A VISUAL LIFE | Creative Direction + Design

Tag: sydney

TYPE-RIGHTER // vintage branding

Discovering and documenting historic signage has become a hobby of mine. I’m always on the lookout for faded signwriting, vintage advertising and retro posters. With so much redevelopment in Sydney I am finding that many of these treasures from our past are being lost. Even looking back at my Instagram, it’s shocking to see how many of the images I’ve posted don’t exist anymore. These signs were taken on Devonshire Street which is being overhauled thanks to the new light rail route, so I’m just hoping they won’t disappear too. In particular, my love for classic Australian brands with a long heritage are my favourite finds. Even though Tooth’s brewery no longer goes by that name, some old signs are still on display which I’ve discussed before in a previous post about pub art. Bushells is instantly recognisable as it’s a national icon that has been around since 1883. Working in design, I enjoy seeing how these brands have evolved and how these examples remind us of our childhood and the culture of our country.

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STREETSCAPES // work inc

Coworking spaces are rapidly growing in popularity and it’s no surprise since the way we work has changed so much. The rise of contractors, freelancers and startup businesses has proven that there’s a need for more flexible options. Individuals and small companies have embraced this office revolution because of the versatility of coworking sites. Many premises have 24/7 access which makes it convenient for people to choose their own hours and work during their most productive times. Working on your own can feel isolating, so having the chance to meet and socialise with others is an advantage. Not only can you get the interaction and support you normally wouldn’t have by being solo, it’s also a great way to network and collaborate.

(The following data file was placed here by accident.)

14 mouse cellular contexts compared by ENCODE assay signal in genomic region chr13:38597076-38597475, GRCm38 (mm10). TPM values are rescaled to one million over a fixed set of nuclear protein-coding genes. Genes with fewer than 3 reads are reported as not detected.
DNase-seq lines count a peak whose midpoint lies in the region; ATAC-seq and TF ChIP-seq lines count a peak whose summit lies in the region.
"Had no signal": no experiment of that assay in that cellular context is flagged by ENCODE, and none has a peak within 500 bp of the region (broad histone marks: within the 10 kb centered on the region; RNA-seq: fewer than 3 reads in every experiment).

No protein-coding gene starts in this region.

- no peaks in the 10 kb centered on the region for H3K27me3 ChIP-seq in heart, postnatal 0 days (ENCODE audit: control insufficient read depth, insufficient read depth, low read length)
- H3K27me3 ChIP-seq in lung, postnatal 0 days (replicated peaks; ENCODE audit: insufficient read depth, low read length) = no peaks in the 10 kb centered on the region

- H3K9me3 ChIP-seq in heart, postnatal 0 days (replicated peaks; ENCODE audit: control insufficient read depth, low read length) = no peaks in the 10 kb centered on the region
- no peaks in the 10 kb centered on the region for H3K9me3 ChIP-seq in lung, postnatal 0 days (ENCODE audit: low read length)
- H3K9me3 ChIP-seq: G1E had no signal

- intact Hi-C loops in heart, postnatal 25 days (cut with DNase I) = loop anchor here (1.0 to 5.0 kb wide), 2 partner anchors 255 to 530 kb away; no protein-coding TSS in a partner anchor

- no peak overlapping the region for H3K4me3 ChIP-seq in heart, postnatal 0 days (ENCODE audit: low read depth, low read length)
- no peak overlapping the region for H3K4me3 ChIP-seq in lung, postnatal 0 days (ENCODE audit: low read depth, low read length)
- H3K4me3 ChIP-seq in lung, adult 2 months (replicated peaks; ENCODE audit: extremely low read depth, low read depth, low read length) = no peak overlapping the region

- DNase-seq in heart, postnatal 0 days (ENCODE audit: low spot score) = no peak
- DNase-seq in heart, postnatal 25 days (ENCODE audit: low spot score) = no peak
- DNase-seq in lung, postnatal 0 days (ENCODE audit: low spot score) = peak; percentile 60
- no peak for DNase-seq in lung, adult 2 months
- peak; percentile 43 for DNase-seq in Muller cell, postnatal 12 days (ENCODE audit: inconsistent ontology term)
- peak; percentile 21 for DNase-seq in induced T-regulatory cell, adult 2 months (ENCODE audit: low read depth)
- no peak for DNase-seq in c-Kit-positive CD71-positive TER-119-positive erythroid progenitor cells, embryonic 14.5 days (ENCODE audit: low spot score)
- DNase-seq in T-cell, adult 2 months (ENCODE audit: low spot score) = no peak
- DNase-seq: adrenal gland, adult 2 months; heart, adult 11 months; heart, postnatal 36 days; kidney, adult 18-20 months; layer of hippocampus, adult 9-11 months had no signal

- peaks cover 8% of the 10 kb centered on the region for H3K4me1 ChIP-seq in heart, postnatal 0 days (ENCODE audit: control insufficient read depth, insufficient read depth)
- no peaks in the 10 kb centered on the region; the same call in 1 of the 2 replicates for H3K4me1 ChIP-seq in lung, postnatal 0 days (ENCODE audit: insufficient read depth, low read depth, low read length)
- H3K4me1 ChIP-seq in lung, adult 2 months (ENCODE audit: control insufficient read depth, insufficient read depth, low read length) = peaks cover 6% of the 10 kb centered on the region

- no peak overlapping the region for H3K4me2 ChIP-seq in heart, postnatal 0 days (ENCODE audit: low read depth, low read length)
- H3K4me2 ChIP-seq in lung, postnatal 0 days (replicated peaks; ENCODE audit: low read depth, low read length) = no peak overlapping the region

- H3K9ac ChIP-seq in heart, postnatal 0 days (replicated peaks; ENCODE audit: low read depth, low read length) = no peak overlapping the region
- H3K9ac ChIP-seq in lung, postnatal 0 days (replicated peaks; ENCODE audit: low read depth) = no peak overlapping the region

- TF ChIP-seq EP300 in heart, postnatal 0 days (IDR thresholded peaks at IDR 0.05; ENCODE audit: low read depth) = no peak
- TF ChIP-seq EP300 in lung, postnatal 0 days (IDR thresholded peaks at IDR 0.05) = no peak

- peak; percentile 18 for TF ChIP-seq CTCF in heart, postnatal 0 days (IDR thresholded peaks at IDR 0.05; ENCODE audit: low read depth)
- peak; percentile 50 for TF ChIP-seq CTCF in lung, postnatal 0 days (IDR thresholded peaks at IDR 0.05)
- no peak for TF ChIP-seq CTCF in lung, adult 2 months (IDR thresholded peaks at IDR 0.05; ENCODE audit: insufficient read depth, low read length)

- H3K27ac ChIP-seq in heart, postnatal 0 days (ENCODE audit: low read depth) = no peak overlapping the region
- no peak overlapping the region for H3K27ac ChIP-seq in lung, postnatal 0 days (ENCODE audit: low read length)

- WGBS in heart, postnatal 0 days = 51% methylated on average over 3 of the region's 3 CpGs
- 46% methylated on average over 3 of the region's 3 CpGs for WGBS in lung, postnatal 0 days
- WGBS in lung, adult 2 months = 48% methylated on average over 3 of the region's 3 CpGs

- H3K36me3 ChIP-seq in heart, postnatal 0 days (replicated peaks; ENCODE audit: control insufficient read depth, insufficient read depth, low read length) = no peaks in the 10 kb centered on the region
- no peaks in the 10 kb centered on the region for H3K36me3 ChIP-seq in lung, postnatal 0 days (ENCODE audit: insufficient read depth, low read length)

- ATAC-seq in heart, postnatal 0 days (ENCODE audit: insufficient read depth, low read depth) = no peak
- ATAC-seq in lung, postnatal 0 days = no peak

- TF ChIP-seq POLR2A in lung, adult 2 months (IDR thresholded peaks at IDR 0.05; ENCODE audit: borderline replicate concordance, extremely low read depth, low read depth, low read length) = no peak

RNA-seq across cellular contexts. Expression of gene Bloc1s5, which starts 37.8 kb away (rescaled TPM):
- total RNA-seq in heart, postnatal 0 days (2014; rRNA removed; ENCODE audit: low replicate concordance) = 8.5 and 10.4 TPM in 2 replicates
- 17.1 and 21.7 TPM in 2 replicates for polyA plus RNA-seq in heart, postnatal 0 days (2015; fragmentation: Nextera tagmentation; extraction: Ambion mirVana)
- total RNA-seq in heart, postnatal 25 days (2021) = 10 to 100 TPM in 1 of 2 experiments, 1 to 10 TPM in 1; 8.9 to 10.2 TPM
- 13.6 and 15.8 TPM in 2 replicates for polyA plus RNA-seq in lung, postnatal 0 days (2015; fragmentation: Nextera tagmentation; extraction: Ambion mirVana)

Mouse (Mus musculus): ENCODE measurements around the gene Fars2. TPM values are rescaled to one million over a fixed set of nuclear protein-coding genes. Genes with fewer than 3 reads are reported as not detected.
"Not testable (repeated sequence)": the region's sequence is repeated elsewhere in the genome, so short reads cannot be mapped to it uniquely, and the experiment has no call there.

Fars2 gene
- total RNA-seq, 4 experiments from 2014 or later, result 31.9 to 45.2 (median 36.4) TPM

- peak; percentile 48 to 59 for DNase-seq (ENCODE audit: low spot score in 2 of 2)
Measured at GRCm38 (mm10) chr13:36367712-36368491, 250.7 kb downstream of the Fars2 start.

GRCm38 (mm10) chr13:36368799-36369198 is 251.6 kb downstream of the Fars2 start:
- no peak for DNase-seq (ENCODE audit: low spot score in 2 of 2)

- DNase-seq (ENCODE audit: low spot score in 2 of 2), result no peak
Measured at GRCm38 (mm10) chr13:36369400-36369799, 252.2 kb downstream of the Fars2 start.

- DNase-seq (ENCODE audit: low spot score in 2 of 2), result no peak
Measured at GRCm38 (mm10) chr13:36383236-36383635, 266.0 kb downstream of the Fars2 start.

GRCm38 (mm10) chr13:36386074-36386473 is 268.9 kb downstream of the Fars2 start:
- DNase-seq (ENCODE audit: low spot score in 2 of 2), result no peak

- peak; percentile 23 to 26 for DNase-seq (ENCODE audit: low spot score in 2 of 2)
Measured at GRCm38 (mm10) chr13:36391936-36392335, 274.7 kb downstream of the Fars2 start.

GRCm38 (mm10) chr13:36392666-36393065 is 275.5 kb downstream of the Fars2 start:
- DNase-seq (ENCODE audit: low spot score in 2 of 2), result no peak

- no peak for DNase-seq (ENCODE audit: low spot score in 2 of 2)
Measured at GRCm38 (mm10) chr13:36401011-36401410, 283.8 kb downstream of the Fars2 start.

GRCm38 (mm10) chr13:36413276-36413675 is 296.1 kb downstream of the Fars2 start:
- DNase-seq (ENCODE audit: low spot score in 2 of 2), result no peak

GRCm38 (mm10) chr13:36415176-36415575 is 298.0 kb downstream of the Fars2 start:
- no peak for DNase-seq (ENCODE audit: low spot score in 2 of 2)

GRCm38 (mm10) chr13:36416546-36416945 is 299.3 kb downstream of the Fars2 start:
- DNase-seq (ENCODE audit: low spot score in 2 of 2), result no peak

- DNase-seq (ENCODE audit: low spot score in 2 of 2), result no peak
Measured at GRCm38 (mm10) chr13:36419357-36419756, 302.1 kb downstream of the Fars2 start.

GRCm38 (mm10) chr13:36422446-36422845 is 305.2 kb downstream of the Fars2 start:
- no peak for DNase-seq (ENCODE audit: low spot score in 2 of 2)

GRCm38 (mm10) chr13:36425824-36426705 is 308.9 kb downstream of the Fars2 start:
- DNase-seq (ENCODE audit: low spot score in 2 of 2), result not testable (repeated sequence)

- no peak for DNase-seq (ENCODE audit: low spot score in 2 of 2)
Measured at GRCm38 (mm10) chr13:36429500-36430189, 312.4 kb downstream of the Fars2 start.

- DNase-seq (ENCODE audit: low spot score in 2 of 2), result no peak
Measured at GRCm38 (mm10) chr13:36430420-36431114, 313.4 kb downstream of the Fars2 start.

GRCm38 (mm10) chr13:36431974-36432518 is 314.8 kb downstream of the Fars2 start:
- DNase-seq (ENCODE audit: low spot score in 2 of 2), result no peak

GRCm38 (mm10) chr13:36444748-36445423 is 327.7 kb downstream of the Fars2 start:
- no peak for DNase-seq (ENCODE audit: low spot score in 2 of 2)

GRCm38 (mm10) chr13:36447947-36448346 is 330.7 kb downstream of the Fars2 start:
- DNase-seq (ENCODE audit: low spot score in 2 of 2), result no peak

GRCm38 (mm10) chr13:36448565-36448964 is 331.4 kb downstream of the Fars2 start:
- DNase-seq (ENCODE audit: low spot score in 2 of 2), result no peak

Work inc is a truly unique space in Lavender Bay, at the base of the iconic Sydney Harbour Bridge. The heritage site was designed by BJB Architects and Brenchley Architects who have preserved the 100 year old raw, industrial look of the historic warehouses. There are 4 sections from Bay 6 to Bay 10 with designated zones in each bay to cater for every need. Providing private offices, permanent desks, meeting rooms, boardrooms, break-out areas, event zones and even a podcast studio. There’s also the award winning Bay Ten Espresso which serves great food and coffee. Having a café on-site is convenient and is also perfect as an informal spot to meet.

The interiors are cool with the prominent re-purposed shipping container elevator dominating the space. The heritage-listed arches, exposed concrete walls and stunning windows showcase the original architecture of the building. These rustic elements are contrasted with modern steel structures and glass pods. Artistic touches abound with murals and quirky decorating details which are creative and inspiring. This is truly an example of how an imaginative vision can create a fun working environment while forming a community of it’s own.

TUCKER TIME // interior inspo

The main reason for dining out is eating good food and enjoying the company of family and friends. Atmosphere can make or break a restaurant, no matter how great the meal is. For me the interiors are also a major part of the experience and a constant source of inspiration and design ideas.